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Catalyst and Jacobus and LEMS: The Latest Chapter

I last wrote about the situation with Catalyst Pharmaceuticals here last December when Firdapse, their drug for Lambert-Eaton myasthenic syndrome, was approved by the FDA. If you know the story, though (or follow the links in that post) you’ll see that referring to it as “their drug” is a rather legalistic way of looking at things. Firdapse is 3,4-diaminopyridine, and it’s been used as a therapy for LEMS for many years. It was, in fact, provided free to the (few) patients with the disease by a small company called Jacobus Pharmaceuticals, until Catalyst saw a regulatory opportunity and hopped in with a chance to take an old generic compound and get marketing exclusivity by taking it through the modern FDA process.

Whereupon they announced a price of $375,000 for the treatment. This has caused a great deal of uproar, and it should, but in that December post I laid a good chunk of the blame right on the FDA for allowing this sort of thing to happen by awarding such generous prizes for un-grandfathering the approval of older drugs. I still think Catalyst are slime for doing this, of course, but it’s the FDA that have held the door open for them and asked if they could hold their coat. Thank you Mister Slime, glad you could join us, can I get you anything to drink?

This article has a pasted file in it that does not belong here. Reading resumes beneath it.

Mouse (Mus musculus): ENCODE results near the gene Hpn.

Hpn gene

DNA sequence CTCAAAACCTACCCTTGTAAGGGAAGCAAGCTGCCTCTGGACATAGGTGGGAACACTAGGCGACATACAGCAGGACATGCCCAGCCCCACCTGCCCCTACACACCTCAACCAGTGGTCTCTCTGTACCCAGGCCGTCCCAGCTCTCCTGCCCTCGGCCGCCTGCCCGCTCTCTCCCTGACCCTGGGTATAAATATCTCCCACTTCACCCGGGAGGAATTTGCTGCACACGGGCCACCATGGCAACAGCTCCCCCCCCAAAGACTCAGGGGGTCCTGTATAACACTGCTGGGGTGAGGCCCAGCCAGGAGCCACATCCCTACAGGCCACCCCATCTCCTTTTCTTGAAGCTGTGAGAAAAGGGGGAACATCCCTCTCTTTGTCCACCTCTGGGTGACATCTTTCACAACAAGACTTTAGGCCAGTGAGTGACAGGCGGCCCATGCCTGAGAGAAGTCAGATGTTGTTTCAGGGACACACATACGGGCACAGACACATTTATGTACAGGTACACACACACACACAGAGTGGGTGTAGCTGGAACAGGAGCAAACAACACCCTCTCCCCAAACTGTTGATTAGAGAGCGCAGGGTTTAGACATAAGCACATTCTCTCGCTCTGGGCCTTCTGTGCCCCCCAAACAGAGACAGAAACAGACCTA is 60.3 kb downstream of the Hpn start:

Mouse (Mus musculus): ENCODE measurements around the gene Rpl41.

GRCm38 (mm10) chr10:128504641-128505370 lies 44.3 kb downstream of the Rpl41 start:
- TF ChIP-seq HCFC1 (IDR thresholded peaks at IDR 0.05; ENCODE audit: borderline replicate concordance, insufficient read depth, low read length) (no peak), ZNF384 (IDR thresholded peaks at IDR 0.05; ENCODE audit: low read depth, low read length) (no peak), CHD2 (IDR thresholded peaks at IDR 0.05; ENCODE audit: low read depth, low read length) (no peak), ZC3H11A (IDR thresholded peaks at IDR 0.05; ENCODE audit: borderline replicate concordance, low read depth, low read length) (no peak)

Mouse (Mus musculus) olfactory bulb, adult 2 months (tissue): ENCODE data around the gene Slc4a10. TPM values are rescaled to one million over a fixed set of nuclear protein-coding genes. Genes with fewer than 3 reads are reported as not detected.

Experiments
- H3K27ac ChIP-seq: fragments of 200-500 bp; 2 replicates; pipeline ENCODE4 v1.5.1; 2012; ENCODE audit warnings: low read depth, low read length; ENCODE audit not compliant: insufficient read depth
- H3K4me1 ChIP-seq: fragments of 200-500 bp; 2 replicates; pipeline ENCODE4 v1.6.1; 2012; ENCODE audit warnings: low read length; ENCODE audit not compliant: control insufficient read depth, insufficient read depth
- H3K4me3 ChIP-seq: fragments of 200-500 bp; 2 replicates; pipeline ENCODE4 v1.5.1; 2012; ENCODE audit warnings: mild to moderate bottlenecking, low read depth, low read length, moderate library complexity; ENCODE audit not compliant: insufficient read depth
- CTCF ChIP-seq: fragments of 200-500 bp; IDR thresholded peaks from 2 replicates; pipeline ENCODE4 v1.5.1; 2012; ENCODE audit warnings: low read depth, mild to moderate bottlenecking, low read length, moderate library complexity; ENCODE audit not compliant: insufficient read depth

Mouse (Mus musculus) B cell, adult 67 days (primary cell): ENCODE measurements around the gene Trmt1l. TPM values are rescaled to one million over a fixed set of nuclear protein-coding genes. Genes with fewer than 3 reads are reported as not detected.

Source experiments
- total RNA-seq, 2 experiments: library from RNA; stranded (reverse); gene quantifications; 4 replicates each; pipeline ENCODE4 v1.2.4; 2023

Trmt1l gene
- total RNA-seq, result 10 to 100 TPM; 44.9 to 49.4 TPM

Well, there’s been an interesting twist in the story, as detailed here at STAT‘s Pharmalot column. Jacobus was also working on getting their 3,4-diaminopyridine approved, and that came through this week. This was a pediatric approval, as opposed to use in adult patients – but physicians are free to prescribe the Jacobus drug off-label. And since the Jacobus trial also included adults, it’s not very far off-label at all. One also needs to consider the fact that the compound has been in actual human use since the 1980s, so it’s not like we’re talking some out-on-a-limb experimental therapy here.